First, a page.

Depressive symptoms and level of physical activity in patients with Alzheimer's disease.
ABSTRACT Aim: The purpose of this study was to determine the presence of depressive symptoms in patients with Alzheimer's disease, to assess whether there was an association between physical activity level and depressive symptoms in this population, and to assess whether more active patients had lower rates of depressive symptoms when compared with less active patients. Methods: The study included 37 patients with Alzheimer's disease and used the following instruments: the Geriatric Depression Scale, the Cornell Scale for Depression in Dementia and the Baecke Questionnaire Modified for the Elderly. The Shapiro-Wilk test was used to determine whether the data were normally distributed. The Spearman correlation test and the Mann-Whitney U-test was used. P-values less than 5% were considered statistically significant. Results and discussion: The prevalence of depressive symptoms in the sample was 35.13%. The Spearman correlation test verified the relationship between level of physical activity and depressive symptoms (rho = -0,4), and between the sports activities domain and depressive symptoms (rho = -0,4). Patients who were more active had lower depressive symptoms. Conclusions: The prevalence of depressive symptoms in the sample was 35.13%. Patients who were more active had lower rates of depressive symptoms. Geriatr Gerontol Int 2012; ••: ••-••.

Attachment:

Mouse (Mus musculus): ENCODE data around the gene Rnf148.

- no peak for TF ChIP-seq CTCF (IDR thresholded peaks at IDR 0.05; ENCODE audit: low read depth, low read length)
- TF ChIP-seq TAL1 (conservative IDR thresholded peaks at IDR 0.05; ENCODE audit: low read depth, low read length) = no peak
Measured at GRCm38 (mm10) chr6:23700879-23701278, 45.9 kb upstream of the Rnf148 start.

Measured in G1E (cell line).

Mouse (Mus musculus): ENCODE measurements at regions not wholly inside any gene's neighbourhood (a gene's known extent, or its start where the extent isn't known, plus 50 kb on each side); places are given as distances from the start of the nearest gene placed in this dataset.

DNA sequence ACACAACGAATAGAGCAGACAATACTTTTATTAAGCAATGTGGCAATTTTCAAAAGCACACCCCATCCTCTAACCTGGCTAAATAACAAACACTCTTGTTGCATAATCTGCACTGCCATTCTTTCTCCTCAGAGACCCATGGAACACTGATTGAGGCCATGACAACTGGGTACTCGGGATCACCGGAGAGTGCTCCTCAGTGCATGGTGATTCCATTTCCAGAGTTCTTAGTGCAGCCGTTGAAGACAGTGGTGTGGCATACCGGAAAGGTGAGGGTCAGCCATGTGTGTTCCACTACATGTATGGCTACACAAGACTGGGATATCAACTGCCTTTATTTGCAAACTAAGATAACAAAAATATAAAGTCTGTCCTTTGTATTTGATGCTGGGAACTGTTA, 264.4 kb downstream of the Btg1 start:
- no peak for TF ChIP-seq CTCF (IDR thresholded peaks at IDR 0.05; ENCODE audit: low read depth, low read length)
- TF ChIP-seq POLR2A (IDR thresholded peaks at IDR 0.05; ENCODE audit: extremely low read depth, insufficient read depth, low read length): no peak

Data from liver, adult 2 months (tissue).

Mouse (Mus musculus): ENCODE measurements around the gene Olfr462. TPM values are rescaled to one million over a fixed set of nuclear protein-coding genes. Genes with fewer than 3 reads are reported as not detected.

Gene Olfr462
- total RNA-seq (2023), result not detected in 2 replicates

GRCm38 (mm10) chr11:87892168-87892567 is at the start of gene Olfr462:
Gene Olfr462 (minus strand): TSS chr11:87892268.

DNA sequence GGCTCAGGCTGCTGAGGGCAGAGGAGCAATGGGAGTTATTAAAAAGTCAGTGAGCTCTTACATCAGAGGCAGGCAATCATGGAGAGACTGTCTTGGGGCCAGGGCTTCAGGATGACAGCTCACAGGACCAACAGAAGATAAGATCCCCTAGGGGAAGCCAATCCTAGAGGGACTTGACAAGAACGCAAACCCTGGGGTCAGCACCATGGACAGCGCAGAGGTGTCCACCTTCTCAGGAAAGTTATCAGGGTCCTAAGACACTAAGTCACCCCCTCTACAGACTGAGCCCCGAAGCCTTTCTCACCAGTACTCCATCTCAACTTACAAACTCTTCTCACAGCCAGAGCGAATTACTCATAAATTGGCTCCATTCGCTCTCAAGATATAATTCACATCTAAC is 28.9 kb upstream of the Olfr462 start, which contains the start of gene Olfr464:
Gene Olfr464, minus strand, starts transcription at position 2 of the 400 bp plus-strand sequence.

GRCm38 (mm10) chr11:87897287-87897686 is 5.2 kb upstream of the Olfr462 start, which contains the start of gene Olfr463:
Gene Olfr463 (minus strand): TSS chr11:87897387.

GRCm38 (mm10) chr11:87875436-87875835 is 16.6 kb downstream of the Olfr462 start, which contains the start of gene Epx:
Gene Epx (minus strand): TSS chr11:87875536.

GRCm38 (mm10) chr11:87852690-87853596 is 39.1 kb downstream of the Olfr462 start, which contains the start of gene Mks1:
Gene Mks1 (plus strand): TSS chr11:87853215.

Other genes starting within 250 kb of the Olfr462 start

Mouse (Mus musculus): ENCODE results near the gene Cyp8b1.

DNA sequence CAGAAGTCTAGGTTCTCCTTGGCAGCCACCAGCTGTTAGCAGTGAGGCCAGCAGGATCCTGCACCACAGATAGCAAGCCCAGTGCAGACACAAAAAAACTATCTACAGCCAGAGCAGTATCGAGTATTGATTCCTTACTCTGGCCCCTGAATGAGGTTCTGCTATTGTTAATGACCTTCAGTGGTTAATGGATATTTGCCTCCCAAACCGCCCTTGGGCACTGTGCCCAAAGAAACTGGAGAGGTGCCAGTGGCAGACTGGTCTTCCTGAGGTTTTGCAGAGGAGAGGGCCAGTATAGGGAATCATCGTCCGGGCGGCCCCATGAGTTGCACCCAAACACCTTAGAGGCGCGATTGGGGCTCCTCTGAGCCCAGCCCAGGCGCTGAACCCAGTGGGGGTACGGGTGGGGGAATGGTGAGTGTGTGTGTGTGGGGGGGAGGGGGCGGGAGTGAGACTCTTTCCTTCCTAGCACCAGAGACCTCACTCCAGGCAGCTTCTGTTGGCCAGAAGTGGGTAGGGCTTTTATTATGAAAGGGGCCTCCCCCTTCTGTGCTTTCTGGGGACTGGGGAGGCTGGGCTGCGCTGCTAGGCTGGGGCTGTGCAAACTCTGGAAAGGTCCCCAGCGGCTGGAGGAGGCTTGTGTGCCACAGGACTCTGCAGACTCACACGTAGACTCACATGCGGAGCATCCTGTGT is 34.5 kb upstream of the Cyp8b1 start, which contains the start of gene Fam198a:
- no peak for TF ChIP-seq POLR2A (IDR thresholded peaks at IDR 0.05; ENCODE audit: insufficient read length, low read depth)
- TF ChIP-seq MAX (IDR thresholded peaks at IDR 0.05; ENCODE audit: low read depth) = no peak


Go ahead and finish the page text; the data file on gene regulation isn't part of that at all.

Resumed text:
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ABSTRACT: Exercise training for patients with Alzheimer disease combined with teaching caregivers how to manage behavioral problems may help decrease the frailty and behavioral impairment that are often prevalent in patients with Alzheimer disease. To determine whether a home-based exercise program combined with caregiver training in behavioral management techniques would reduce functional dependence and delay institutionalization among patients with Alzheimer disease. Randomized controlled trial of 153 community-dwelling patients meeting National Institute of Neurological and Communicative Diseases and Stroke/Alzheimer Disease and Related Disorders Association criteria for Alzheimer disease, conducted between June 1994 and April 1999. Patient-caregiver dyads were randomly assigned to the combined exercise and caregiver training program, Reducing Disability in Alzheimer Disease (RDAD), or to routine medical care (RMC). The RDAD program was conducted in the patients' home over 3 months. Physical health and function (36-item Short-Form Health Survey's [SF-36] physical functioning and physical role functioning subscales and Sickness Impact Profile's Mobility subscale), and affective status (Hamilton Depression Rating Scale and Cornell Depression Scale for Depression in Dementia). At 3 months, in comparison with the routine care patients, more patients in the RDAD group exercised at least 60 min/wk (odds ratio [OR], 2.82; 95% confidence interval [CI], 1.25-6.39; P =.01) and had fewer days of restricted activity (OR, 3.10; 95% CI, 1.08-8.95; P<.001). Patients in the RDAD group also had improved scores for physical role functioning compared with worse scores for patients in the RMC group (mean difference, 19.29; 95% CI, 8.75-29.83; P<.001). Patients in the RDAD group had improved Cornell Depression Scale for Depression in Dementia scores while the patients in the RMC group had worse scores (mean difference, -1.03; 95% CI, -0.17 to -1.91; P =.02). At 2 years, the RDAD patients continued to have better physical role functioning scores than the RMC patients (mean difference, 10.89; 95% CI, 3.62-18.16; P =.003) and showed a trend (19% vs 50%) for less institutionalization due to behavioral disturbance. For patients with higher depression scores at baseline, those in the RDAD group improved significantly more at 3 months on the Hamilton Depression Rating Scale (mean difference, 2.21; 95% CI, 0.22-4.20; P =.04) and maintained that improvement at 24 months (mean difference, 2.14; 95% CI, 0.14-4.17; P =.04). Exercise training combined with teaching caregivers behavioral management techniques improved physical health and depression in patients with Alzheimer disease.JAMA The Journal of the American Medical Association 10/2003; 290(15):2015-22. · 29.98 Impact Factor